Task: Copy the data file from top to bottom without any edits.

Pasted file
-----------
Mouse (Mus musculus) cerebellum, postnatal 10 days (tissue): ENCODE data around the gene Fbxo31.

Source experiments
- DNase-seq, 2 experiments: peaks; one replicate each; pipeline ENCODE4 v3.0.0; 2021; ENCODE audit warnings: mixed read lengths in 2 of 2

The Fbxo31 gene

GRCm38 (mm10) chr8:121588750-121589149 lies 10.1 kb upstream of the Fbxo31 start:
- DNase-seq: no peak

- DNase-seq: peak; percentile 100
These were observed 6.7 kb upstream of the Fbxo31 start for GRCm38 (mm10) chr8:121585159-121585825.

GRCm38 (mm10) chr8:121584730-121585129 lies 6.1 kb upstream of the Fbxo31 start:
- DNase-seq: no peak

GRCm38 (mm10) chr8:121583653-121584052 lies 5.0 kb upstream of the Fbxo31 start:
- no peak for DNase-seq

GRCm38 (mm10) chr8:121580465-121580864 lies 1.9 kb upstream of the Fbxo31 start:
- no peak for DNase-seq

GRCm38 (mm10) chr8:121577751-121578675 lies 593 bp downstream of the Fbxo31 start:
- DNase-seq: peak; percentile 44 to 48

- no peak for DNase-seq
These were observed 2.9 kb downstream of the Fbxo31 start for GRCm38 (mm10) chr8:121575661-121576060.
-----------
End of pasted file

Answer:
Mouse (Mus musculus) cerebellum, postnatal 10 days (tissue): ENCODE data around the gene Fbxo31.

Source experiments
- DNase-seq, 2 experiments: peaks; one replicate each; pipeline ENCODE4 v3.0.0; 2021; ENCODE audit warnings: mixed read lengths in 2 of 2

The Fbxo31 gene

GRCm38 (mm10) chr8:121588750-121589149 lies 10.1 kb upstream of the Fbxo31 start:
- DNase-seq: no peak

- DNase-seq: peak; percentile 100
These were observed 6.7 kb upstream of the Fbxo31 start for GRCm38 (mm10) chr8:121585159-121585825.

GRCm38 (mm10) chr8:121584730-121585129 lies 6.1 kb upstream of the Fbxo31 start:
- DNase-seq: no peak

GRCm38 (mm10) chr8:121583653-121584052 lies 5.0 kb upstream of the Fbxo31 start:
- no peak for DNase-seq

GRCm38 (mm10) chr8:121580465-121580864 lies 1.9 kb upstream of the Fbxo31 start:
- no peak for DNase-seq

GRCm38 (mm10) chr8:121577751-121578675 lies 593 bp downstream of the Fbxo31 start:
- DNase-seq: peak; percentile 44 to 48

- no peak for DNase-seq
These were observed 2.9 kb downstream of the Fbxo31 start for GRCm38 (mm10) chr8:121575661-121576060.